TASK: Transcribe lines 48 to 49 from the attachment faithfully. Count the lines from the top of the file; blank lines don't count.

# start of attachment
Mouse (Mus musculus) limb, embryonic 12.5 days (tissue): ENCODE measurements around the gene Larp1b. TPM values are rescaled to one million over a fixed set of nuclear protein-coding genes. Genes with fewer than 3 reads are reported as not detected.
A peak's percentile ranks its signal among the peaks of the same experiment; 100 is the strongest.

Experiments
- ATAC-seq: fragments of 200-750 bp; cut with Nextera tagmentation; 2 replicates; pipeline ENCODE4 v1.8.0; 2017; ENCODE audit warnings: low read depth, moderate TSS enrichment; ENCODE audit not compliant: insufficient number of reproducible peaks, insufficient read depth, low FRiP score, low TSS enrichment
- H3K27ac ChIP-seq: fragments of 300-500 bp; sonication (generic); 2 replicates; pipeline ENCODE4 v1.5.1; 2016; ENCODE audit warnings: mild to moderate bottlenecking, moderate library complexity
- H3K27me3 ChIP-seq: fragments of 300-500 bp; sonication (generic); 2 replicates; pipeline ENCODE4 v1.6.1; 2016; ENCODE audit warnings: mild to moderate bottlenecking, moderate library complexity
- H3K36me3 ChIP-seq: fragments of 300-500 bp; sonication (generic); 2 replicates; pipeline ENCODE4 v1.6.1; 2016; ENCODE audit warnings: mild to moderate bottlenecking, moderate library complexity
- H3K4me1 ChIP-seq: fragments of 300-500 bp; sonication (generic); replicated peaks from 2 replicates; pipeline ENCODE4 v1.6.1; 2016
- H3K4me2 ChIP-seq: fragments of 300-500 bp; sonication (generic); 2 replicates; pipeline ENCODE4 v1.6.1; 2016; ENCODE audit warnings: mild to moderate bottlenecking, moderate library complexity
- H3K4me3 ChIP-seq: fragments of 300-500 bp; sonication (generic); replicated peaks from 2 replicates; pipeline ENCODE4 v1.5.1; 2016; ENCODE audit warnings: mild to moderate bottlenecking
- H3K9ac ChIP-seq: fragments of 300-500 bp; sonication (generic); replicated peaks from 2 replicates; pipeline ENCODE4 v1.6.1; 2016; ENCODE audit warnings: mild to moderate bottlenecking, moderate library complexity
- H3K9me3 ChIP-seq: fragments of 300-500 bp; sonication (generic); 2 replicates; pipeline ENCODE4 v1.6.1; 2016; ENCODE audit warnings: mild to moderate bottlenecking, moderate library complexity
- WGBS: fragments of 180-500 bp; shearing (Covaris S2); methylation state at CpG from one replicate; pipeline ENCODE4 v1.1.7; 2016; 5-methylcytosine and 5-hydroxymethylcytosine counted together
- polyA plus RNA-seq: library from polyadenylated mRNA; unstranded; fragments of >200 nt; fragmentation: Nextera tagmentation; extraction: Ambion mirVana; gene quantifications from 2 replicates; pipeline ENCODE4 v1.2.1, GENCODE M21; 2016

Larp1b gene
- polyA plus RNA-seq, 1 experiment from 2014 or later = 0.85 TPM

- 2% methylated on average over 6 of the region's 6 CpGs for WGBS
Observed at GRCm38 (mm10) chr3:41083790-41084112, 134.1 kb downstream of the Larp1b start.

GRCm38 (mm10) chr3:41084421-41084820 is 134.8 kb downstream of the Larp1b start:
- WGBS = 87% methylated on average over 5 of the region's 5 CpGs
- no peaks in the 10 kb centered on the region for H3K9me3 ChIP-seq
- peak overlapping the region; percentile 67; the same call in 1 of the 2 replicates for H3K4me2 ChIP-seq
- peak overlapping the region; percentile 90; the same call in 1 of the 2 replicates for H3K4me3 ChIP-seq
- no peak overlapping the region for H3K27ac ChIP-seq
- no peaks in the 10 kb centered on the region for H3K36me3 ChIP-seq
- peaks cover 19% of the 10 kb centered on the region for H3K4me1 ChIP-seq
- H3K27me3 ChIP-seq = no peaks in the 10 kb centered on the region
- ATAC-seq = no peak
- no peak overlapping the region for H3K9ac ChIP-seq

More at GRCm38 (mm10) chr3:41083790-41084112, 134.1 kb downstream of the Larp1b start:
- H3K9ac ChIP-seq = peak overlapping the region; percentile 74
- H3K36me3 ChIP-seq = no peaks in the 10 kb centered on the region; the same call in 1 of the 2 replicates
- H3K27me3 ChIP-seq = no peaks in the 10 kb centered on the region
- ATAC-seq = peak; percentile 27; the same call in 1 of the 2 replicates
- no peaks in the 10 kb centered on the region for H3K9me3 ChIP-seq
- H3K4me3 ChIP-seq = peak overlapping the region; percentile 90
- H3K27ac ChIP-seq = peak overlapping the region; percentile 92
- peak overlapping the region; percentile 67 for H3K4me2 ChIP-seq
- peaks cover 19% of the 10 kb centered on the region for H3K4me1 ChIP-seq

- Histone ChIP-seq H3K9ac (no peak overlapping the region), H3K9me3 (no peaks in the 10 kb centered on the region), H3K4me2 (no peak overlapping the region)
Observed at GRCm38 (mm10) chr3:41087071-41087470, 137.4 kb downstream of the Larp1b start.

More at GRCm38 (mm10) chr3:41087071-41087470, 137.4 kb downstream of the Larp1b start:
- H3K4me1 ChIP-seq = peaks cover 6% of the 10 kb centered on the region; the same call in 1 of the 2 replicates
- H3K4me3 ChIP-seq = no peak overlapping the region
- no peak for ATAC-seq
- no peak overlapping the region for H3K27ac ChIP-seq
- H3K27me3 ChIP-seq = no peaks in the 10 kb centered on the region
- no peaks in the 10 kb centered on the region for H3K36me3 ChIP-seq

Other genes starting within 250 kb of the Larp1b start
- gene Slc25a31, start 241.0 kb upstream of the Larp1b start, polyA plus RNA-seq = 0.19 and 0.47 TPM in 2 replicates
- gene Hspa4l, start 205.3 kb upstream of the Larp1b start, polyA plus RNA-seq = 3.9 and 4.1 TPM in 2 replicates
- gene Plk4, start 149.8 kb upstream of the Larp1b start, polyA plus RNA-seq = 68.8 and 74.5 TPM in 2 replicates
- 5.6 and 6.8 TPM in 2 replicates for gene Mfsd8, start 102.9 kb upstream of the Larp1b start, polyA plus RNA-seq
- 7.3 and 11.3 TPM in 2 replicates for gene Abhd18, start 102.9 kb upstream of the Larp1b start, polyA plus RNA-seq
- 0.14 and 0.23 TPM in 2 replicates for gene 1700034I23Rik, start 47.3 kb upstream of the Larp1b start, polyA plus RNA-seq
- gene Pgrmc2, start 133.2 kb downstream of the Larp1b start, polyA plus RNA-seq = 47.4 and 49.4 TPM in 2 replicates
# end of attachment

- no peaks in the 10 kb centered on the region for H3K36me3 ChIP-seq

Other genes starting within 250 kb of the Larp1b start